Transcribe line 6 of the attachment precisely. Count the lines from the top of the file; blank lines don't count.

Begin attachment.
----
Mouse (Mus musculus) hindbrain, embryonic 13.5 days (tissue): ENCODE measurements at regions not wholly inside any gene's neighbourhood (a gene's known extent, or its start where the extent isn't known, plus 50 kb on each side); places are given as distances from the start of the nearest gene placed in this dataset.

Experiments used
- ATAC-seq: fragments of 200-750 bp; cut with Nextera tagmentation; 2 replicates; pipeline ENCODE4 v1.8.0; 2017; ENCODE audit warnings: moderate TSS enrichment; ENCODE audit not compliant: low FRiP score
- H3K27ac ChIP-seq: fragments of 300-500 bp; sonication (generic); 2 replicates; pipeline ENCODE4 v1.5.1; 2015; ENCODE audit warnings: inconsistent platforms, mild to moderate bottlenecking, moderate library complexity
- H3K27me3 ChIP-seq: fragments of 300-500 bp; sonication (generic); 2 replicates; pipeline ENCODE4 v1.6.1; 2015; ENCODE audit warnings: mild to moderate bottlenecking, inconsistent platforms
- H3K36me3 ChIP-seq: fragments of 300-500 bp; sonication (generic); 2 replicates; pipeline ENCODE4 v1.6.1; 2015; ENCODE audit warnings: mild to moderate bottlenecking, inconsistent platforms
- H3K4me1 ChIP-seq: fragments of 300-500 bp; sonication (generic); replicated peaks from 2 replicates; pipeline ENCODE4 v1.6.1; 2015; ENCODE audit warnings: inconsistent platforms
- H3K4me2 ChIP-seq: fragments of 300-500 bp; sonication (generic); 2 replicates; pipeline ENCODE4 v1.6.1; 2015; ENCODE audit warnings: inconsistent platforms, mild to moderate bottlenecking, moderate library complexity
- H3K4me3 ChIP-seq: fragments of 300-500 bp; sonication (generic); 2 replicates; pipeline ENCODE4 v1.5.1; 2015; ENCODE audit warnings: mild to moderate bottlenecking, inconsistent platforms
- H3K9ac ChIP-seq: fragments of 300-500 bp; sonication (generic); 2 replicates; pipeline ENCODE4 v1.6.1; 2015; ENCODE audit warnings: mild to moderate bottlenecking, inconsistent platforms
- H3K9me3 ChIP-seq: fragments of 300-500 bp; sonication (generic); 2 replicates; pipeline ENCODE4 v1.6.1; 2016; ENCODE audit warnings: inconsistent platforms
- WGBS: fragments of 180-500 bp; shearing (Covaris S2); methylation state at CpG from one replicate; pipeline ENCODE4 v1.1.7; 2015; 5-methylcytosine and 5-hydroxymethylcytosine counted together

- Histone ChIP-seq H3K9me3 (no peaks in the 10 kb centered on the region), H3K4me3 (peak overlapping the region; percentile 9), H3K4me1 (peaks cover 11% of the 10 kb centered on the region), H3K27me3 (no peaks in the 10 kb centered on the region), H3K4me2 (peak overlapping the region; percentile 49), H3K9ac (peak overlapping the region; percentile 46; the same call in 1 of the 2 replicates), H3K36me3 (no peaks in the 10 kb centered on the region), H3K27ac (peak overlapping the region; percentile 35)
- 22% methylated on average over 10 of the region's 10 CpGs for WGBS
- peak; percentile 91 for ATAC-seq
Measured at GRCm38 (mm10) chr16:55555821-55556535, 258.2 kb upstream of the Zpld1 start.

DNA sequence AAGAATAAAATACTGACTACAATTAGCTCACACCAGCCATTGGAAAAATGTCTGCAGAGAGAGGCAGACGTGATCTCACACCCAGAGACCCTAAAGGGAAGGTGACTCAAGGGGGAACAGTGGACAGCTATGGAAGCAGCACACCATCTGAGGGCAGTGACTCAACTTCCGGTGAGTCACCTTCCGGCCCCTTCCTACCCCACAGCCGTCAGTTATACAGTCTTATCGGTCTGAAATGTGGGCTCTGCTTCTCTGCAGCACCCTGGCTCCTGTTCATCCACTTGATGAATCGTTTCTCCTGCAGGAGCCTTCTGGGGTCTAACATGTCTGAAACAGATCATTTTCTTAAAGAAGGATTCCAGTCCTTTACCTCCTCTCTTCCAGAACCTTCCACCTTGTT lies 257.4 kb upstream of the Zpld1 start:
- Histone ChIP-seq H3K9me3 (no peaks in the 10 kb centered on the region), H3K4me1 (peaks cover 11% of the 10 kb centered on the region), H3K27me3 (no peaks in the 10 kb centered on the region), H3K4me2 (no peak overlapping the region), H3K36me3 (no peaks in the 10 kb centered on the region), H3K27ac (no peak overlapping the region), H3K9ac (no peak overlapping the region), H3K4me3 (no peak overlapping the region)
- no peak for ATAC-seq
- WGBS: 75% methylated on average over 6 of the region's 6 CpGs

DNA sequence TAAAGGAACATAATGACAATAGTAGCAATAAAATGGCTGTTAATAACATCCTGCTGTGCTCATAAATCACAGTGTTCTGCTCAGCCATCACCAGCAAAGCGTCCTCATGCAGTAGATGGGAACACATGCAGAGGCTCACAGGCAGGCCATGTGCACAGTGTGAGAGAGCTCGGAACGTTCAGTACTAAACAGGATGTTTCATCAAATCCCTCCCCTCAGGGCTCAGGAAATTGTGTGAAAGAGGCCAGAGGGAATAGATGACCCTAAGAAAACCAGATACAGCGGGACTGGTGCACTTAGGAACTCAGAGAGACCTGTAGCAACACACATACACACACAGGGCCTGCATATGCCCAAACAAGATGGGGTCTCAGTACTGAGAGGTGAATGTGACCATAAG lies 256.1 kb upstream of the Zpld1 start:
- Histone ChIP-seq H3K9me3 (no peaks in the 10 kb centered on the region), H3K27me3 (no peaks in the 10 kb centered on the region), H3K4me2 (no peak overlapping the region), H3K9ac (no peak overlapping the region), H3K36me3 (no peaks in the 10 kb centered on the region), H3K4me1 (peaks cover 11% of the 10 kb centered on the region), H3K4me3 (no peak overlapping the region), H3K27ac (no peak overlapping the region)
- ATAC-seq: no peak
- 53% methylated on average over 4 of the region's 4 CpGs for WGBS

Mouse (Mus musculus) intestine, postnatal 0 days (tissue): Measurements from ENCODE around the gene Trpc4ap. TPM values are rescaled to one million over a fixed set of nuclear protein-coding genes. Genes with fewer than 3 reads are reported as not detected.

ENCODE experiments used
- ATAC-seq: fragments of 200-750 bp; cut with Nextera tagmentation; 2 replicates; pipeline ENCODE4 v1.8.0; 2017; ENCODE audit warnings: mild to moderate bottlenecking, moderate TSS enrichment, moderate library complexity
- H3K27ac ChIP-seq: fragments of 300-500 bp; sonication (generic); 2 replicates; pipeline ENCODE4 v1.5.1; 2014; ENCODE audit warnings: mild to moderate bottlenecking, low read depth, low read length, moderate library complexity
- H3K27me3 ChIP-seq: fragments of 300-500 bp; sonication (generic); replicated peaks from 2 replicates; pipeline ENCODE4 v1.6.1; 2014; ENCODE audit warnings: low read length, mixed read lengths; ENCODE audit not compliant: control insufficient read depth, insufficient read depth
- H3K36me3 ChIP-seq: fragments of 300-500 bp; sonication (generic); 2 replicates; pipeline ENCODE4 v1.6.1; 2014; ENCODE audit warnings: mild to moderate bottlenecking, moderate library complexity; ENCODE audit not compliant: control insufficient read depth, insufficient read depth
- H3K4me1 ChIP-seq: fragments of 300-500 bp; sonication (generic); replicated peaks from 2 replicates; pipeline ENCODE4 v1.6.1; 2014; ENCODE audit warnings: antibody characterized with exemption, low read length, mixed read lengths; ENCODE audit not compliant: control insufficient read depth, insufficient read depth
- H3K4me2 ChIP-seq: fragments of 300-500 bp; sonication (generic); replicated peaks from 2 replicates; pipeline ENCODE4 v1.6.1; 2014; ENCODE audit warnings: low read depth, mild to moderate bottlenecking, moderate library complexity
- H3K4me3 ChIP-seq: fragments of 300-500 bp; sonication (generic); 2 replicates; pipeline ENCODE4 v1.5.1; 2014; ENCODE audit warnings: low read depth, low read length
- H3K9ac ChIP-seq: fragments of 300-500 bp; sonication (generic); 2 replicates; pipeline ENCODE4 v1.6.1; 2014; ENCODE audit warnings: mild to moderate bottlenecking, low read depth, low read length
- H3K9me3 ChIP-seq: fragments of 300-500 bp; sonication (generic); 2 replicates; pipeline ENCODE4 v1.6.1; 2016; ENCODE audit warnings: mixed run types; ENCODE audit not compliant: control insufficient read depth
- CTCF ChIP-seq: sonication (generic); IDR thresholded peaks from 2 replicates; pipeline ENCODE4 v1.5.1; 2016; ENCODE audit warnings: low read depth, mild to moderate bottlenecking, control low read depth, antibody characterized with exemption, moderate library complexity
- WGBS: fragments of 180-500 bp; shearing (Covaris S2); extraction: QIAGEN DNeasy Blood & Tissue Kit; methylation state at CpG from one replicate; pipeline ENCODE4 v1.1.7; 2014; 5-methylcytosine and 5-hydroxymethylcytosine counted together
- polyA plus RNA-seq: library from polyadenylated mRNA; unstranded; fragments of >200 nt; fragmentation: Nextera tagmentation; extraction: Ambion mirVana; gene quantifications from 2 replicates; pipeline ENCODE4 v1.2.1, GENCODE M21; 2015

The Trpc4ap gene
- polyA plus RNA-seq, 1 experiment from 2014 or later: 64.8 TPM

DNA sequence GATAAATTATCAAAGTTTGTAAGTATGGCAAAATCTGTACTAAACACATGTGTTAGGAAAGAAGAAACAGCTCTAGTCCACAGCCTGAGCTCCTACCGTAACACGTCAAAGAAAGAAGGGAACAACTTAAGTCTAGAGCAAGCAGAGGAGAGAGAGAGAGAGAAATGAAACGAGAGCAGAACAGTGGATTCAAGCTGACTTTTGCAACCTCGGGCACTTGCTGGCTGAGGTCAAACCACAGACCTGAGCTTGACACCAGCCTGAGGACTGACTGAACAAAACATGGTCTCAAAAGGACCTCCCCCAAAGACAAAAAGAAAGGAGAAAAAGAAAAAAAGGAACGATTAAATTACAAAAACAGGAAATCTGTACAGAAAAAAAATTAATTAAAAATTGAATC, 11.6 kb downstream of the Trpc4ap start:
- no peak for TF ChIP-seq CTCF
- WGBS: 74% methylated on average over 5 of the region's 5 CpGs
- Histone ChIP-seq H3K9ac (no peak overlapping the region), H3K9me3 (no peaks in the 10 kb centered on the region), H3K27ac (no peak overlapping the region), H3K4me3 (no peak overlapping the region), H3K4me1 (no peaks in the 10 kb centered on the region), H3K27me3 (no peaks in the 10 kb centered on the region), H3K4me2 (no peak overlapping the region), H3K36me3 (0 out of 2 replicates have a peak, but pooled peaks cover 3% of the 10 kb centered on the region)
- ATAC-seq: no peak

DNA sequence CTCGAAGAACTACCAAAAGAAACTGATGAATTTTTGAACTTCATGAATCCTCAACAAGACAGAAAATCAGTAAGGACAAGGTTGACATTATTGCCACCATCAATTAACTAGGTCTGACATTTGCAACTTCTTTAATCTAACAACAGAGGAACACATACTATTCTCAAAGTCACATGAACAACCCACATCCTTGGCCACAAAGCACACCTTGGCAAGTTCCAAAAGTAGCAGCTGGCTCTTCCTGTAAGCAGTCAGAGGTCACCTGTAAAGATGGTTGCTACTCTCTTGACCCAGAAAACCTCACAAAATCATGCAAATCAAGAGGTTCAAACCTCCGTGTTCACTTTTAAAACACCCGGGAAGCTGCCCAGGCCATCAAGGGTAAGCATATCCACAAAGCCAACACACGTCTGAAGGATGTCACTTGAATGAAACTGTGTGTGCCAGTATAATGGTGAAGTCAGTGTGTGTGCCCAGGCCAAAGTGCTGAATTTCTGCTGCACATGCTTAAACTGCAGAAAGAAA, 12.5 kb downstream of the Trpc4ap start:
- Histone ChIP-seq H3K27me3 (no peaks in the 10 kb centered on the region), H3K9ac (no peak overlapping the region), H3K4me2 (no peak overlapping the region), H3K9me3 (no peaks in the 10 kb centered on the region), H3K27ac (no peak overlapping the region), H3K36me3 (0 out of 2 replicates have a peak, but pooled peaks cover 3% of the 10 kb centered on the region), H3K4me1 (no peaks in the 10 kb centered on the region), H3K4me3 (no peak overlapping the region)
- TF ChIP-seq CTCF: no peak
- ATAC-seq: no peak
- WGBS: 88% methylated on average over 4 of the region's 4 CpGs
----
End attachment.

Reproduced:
- H3K36me3 ChIP-seq: fragments of 300-500 bp; sonication (generic); 2 replicates; pipeline ENCODE4 v1.6.1; 2015; ENCODE audit warnings: mild to moderate bottlenecking, inconsistent platforms